Is a Cochlear Implant Right for Your Child?

Cochlear Implant Diagram

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Cochlear implants are devices that may help your child hear. If your child is Deaf or has profound hearing loss, consider talking to his doctor about cochlear implants. Sometimes called “bionic ears,” cochlear implants are not a cure for hearing loss. Whereas a hearing aid amplifies sound, a cochlear implant will bypass the damage in the ear to stimulate the auditory nerve directly. The brain can then interpret the signals sent by the nerve as sound. It can take quite an adjustment to learn to use a cochlear implant, but these little electronic devices can help your child develop speech and language at a rate on target for his age group.

Cochlear Implant Components

Part of the cochlear implant is placed underneath the skin behind one ear. This is called the receiver. Electrodes are implanted in the cochlea, which are connected to the receiver via a wire. A cochlear implant also requires a headpiece, which is worn behind the ear. Magnets keep it positioned over the receiver. The headpiece contains a microphone to pick up sounds and a transmitter, which sends the sounds to a speech processor. The speech processor, which is worn on the body, turns the sounds into electrical signals and sends them to the receiver. The receiver then sends these electrical signals to the electrodes, and then to the brain.

Child with Cochlear Implant

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Surgery is required to implant the device. It is considered to be a straightforward procedure that takes just a few hours. General anesthesia is used, so your child will be unconscious throughout the procedure.  Serious complications are rare, but it’s always a good idea to ask your doctor about the risks. Your child might be able to go home right away, or he might need a short hospital stay.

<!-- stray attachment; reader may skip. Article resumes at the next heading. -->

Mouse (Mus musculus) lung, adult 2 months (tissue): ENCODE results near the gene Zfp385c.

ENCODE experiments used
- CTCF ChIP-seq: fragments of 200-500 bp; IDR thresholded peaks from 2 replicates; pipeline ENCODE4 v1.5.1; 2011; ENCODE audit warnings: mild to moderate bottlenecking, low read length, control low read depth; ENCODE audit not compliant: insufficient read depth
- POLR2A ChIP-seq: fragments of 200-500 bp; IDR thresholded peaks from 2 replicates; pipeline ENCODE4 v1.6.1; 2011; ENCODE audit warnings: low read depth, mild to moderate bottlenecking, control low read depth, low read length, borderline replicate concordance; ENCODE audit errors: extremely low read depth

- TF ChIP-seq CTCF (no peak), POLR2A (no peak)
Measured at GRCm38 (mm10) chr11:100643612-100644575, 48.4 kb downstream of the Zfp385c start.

Speech Therapy

The outcomes of cochlear implants vary. Some children experience a significant improvement and are able to understand speech very well. For other children, the cochlear implant improves their ability to speechread, or lip read. After receiving a cochlear implant, your child will still need a great deal of speech therapy and support to adjust to the device and develop his speech and language skills. The greater the level of interaction and support a child has, the greater the benefit of the cochlear implant. Your child’s speech-language pathologist (SLP) will focus on developing his listening and speaking skills.

Proud to be Deaf

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Viewpoints on Cochlear Implants

Cochlear implants have been the subject of controversy. Some people in the Deaf community believe that cochlear implants are an insult to their culture. If you are considering a cochlear implant for your child, talk extensively with his doctor and cochlear implant evaluation team. Read everything you can about the device, from both points of view. Consider all the angles carefully before coming to a decision. You know your child best.

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